Your first encounter with an American washing machine will be a disconcerting experience. Unlike in Her Majesty's Empire, wherein the drum is mounted on a vertical axis, allowing your garments to spin up and down freely, the colonial machine appears to be mounted horizontally. Clothes will then, therefore, spin to the outward extreme of the drum, and tend to stay there in a wet crumpled heap after the alloted washing time has elapsed
Empirical testing seems to suggest that the Imperial method provides a better wash, but this research could be compromised by the next difference that we urge Britons to observe.
It has come to our attention that American detergents do not clean as throughly as the fine products you find at your local corner shop. Again, more testing is required, but three different brands failed to clean lightly soiled fabric in one cycle. This state of affairs seems to be acknowledged by the companies of the New World, who suggest adding more of their product to produce a cleaner wash. This publication urges caution at this advice, especially when using detergent in tablet form. On occasion, the washing machine will fail to utilise enough water to dissolve all the tablets, leaving your clothes with a disturbing layer of hardened soap.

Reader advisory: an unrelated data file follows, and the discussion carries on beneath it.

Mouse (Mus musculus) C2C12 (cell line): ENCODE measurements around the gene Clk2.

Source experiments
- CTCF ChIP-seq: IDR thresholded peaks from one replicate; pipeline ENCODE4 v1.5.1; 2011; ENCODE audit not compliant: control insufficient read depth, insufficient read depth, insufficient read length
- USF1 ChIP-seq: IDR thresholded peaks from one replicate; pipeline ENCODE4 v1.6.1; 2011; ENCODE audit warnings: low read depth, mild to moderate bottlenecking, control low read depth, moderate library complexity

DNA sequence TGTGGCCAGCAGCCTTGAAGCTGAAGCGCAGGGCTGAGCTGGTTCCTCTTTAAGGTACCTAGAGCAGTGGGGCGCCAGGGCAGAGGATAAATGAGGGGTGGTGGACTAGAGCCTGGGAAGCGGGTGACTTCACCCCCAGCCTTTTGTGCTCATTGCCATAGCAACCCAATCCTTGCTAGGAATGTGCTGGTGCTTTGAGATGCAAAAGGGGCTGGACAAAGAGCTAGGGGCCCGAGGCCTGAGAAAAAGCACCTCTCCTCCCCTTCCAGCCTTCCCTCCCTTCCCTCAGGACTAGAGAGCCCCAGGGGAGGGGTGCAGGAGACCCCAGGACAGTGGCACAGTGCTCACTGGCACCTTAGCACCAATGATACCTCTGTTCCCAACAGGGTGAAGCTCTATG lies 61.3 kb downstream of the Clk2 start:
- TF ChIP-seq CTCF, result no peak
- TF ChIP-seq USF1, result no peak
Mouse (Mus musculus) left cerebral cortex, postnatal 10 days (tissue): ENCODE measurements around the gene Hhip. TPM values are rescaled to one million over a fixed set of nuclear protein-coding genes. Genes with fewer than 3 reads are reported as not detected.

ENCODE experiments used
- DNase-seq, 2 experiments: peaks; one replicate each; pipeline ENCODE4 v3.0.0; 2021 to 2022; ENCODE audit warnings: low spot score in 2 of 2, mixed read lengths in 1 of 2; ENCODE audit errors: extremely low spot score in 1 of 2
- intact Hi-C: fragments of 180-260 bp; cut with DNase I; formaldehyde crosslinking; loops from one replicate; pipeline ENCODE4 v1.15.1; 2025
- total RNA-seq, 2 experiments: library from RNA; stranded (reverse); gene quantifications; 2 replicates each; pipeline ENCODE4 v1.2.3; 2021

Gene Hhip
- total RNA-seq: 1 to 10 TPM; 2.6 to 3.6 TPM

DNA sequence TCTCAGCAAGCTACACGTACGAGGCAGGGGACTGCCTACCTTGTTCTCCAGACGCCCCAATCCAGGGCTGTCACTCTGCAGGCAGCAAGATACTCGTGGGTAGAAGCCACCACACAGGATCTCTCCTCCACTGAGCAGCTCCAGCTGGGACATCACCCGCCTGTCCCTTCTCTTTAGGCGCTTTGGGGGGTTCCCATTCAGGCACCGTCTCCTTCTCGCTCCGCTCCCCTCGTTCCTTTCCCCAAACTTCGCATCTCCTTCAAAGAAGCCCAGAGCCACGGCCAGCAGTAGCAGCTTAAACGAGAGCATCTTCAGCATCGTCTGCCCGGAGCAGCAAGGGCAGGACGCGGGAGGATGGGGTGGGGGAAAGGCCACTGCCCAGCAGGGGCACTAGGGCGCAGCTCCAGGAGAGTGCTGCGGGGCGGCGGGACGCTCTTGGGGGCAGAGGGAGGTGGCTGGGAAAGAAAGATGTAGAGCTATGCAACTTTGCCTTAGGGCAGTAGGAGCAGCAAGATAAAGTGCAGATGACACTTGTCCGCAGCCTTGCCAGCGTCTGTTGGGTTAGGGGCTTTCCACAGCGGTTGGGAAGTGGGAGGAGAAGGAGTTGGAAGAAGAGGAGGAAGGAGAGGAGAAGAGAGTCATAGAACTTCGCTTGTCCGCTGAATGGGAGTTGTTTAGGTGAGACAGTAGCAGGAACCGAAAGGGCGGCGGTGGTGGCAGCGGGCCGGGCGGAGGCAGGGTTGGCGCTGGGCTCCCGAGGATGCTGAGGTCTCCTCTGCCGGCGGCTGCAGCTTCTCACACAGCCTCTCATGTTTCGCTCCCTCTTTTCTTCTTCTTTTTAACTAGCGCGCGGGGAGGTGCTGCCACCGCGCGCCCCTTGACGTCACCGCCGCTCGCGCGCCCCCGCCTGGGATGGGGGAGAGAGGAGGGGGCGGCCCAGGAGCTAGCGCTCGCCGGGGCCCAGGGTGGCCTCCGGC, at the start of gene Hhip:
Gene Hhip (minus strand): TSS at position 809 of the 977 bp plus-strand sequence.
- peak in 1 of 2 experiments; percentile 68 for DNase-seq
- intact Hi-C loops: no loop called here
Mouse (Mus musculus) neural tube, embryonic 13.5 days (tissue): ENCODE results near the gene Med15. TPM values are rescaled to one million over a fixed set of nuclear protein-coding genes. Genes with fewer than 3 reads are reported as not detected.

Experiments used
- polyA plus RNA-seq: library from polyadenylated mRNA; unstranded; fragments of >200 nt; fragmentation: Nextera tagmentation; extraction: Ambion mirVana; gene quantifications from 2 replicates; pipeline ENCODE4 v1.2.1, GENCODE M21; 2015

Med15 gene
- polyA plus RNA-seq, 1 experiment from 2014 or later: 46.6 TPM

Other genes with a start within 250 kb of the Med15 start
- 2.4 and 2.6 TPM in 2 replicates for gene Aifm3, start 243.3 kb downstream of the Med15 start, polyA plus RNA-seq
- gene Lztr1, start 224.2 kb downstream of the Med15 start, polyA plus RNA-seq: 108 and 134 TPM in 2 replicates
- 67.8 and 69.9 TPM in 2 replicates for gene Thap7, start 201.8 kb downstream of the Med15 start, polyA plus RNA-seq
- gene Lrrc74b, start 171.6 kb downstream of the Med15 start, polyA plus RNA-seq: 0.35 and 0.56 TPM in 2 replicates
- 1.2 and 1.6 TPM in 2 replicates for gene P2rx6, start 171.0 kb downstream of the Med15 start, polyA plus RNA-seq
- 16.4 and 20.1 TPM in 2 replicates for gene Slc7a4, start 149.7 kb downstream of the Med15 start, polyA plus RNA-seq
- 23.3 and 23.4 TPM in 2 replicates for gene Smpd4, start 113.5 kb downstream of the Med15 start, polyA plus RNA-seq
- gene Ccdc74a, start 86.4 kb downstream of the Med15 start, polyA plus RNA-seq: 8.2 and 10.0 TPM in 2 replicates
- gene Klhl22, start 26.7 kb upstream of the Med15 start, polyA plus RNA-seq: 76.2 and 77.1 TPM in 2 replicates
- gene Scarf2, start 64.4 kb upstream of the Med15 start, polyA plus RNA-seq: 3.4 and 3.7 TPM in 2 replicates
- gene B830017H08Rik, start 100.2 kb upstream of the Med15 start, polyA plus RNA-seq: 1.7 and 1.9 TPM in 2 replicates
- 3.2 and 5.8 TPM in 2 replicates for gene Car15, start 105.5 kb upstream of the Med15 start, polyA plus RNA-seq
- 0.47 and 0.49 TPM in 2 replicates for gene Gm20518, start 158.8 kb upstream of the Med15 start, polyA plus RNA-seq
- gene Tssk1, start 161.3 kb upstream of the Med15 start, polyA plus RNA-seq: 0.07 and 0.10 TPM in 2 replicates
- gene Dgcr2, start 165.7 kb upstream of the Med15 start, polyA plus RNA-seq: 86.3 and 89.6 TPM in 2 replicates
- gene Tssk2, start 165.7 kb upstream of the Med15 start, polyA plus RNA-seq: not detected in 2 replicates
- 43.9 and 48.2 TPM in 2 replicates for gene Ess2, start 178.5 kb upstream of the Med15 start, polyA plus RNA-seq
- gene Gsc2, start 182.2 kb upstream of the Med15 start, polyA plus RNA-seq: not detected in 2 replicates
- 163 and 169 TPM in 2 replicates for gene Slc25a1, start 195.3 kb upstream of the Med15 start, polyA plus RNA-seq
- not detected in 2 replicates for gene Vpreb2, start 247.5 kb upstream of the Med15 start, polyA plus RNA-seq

Finally, we must make a note about tumble dryers. These abound in the Americas; the time-honoured tradition of the humble clothes-line appears to have died out in these lands. Our advice is to experiment with a selection of different dryers before settling on one to use for the rest of your time abroad. Although they may appear identical, certain machines seem to be better at their task than others, so experimentation is vital.
We hope that you will be able to put this humble guide to some utility. In closing, we would like to remind the reader that exposure to different cultures is all part of the travelling experience, and to bear this in mind when extracting a soap-encrusted trouser leg from the washing machine.